Moshla pora Mach Paturi /Spiced fish grilled in Banana leaf

6:59 PM

It's amazing how the human mind works. It's a mystery in itself the way it associates smells, colours, visuals and brings back the memory of some distant time you never even remember existed. but the most unsettling part is it's not always clear. sometimes it comes back in a flavour here, in a voice there Not that we ever complain but at times when you cannot put a finger on what it is, it could become really unsettling. As I always say giving tangible forms to memories is not possible and sometimes the memory is so faint that you do not even dare to try too hard. 

Last year while holidaying in Bali, We had this Seafood dish called Sambal Pepes Ikan. A whole Seabass was marinated in spicy Sambal paste and wrapped and grilled on hot charcoal grill. A spoonful of that Reminded me of my Dida's Moshla pora mach Paturi. I had this dish once, long back when I was still in school. She was visiting us while maa was away on a business trip. Chacha our doorstep fish monger urger her to take the freshly caught whole Tilapia. I still remember the way Dadu called out from the Verandah and told Dida to buy the fish and make this moshla paturi. The lunch that day was phenomenal. After painstakingly prepering the spices she grilled the fish in the garden, in a makeshift grill prepared by our gardener with a few bricks and an iron net. The smoky aroma from the woodfire embers completely changed the flavour profile of the dish and made that winter afternoon meal a memorable one. 

Later while studying food from the different region I came to know about this Oriya dish called Machhi Patra poda (fish grilled in Banana leaf), which made the connection easier. Our roots being in the coastal part of Midnapore, a lot of recipes from Orisa have trickled through the border to our cuisine. Much later, at the beginning of this year while doing a pop up with a few ladies of Sundarban a similar dish was mentioned again. They called it paturi as the parcel of small river fish along with cooked spices was steamed instead of grilled, but the flavour and process were quite the same.

I knew I had to try and recreate it, following the path of memory, the way 16 years old I saw it being made.

Before I start just let me explain that Moshla pora mach mach paturi may not be the right name. Am not sure if any such dish ever existed or it was an invention by Dida. Pora in Bengali means burnt and since the fish is cooked on a charcoal grill, hence the name.

Moshla pora mach paturi
(serves 4)

Tilapia fishes: 2 pieces (450-500 gms each)
Onion: 2 large ones (use the purple onions)(chopped 11/4 cup)
Ginger: 2" piece
Garlic: 1 whole bulb
Cumin seeds: 1/2 tsp *see notes
Coriander seeds: 1 tsp *see notes
Tomato: 2 medium +few more thin slices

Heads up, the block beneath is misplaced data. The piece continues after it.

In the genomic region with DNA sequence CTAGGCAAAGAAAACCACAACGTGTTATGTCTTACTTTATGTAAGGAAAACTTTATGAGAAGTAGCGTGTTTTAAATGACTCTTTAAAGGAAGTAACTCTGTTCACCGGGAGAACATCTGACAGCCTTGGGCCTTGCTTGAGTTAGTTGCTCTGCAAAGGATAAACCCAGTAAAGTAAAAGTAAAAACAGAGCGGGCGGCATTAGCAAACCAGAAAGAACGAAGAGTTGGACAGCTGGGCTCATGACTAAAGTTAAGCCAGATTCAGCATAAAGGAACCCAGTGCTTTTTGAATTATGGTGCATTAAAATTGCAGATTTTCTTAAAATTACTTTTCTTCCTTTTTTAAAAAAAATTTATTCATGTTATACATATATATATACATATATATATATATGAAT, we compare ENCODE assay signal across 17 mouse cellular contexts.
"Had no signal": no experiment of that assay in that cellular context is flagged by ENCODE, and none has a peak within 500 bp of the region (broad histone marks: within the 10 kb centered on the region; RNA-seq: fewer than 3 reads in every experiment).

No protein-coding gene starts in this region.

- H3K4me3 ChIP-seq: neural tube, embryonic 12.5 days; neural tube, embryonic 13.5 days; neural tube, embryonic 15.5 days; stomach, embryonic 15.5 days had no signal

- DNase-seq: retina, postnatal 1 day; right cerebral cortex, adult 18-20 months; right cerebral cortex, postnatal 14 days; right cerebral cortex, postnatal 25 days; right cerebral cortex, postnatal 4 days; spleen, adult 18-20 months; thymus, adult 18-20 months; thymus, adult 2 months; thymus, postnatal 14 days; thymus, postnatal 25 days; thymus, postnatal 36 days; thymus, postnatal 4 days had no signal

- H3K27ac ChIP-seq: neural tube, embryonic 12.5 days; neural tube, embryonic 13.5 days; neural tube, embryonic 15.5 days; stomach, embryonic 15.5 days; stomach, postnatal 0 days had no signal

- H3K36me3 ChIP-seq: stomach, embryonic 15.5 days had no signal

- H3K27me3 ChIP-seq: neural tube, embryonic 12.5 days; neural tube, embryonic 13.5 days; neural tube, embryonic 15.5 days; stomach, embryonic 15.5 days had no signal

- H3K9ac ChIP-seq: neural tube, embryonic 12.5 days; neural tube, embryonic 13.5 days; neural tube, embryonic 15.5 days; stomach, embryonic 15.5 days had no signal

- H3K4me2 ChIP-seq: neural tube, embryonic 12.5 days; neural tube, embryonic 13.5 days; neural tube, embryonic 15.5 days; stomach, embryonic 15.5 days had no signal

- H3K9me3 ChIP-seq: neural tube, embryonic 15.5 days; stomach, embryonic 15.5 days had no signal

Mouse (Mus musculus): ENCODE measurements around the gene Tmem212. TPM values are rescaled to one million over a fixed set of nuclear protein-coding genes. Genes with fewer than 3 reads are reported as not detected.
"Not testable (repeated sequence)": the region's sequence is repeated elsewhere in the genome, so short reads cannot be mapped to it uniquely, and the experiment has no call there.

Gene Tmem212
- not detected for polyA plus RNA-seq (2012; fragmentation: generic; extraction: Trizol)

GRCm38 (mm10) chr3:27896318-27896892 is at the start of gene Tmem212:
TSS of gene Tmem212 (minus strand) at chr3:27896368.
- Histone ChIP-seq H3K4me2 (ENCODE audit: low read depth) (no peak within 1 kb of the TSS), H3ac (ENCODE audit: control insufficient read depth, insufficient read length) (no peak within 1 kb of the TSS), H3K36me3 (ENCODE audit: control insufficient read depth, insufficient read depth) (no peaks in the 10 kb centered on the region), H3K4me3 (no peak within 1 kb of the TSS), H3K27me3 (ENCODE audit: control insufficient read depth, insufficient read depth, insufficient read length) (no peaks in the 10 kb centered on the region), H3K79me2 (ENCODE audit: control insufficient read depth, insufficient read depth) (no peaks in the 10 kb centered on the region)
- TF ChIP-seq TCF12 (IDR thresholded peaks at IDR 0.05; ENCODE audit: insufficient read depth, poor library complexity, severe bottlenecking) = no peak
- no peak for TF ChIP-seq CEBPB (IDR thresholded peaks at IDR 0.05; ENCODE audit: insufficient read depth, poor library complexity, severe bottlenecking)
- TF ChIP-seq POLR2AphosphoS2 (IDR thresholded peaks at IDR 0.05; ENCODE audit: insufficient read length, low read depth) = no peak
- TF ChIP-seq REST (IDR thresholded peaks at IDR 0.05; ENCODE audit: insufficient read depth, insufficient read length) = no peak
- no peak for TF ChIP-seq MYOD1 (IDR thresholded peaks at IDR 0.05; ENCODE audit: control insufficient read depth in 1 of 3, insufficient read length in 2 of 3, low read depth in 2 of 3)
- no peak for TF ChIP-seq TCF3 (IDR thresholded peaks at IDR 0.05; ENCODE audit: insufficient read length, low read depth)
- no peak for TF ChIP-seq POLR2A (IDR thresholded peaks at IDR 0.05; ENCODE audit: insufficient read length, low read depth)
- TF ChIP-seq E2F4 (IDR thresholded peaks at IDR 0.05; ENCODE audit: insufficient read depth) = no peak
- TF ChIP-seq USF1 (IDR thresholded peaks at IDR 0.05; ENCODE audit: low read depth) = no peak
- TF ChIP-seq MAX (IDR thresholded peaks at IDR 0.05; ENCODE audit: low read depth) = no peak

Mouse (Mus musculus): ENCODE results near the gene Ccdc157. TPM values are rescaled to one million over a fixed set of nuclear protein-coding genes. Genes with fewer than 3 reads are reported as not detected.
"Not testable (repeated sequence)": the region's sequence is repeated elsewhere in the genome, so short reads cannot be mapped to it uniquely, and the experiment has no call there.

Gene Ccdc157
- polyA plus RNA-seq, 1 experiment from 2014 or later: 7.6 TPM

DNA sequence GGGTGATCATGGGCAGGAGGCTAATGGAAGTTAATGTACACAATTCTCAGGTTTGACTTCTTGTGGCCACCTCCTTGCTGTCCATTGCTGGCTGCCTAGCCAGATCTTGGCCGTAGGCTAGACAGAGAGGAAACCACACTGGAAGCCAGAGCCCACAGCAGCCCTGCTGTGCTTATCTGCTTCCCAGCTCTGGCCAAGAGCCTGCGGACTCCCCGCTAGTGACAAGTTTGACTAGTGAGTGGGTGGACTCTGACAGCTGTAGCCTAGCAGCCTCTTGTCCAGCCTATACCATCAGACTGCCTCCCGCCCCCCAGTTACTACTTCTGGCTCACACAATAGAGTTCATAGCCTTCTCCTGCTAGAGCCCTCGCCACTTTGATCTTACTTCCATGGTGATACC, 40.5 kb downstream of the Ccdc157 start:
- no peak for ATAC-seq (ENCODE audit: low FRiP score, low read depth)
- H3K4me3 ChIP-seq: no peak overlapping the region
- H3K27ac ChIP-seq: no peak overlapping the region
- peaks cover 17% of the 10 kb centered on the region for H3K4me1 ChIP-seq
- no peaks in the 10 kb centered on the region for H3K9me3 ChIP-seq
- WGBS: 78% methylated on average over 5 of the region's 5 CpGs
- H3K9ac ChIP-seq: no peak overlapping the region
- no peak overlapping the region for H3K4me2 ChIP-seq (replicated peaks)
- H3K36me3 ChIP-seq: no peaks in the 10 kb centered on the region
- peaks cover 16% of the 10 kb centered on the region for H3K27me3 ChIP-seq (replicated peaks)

Green chillies: 3-4
Turmeric Powder: 1 tsp
Dry red chillies: 5-6 pieces  *Please see notes
Fresh coriander: 1/3 cup roughly chopped
Lemon: 1
Oil: 2 tbsp
Banana leaves: 4 pieces, 12"x12" pieces

Soak the red chilies in hot water for 15 minutes.
Get the fish cleaned but keep it whole. Make 3-4 slits on each side of the fish. Marinate it with lemon juice, salt and turmeric and keep aside.

Cut the onion, ginger, garlic etc in smaller pieces. Place these in a mixer jar or best if you can do it in a mortar and pestle. Also add the soaked chilies, turmeirc, slat, cumin seeds and coriander seeds, Pulse it to make a somewhat smooth paste.
Slice the tomatoes very fine and keep aside.

Heat the oil and put the spices in the pan. Cook on medium for 10-12 minutes till Oil starts too separate at the sides.
Now add the chopped tomato and cook for 5-6 minutes, till they are mushy. Check the seasoning of the spices and if needed adjust.
Take it off the heat and cool down for a few minutes. Mix in coriander leaves and halved green chilies.

Clean the banana leaves and dry them using a kitchen towel. Quickly move them over an open flame to make them pliable/foldable. Apply 1/4 of the spice on one side of the fish and put it spice side down on one of the leaves. Apply another quarter of the spices on the top along with some coriander greens, chilies and if you like a slice of lemon. Wrap the leaf on all sides and then wrap it with another leaf from the top. Using a string tie it tightly so that nothing comes out of the wrap. Repeat for the second fish.

Now either you can grill it for 5-7 minutes on each side or till it's done or grill on a grill pan for 10 minutes on each side. For smaller fish, you would require lesser time. To check the doneness insert a toothpick in the center of the packet, If it goes through smoothly you know it's done. The end result would be a flavour packed moist fish.

A Homemaker's Notes:

  • Do not use cumin and coriander powder if you want a better flavour.
  • Also soaking dry red chilies and making a paste out of it gives it a nicer colour and flavour. I often use Kashmiri chilies for flavour and colour and lesser heat.
  • Similarly better flavour is ensure if the spices are ground on a stone mortar and pestle. My grandma vouched for it and so do I.

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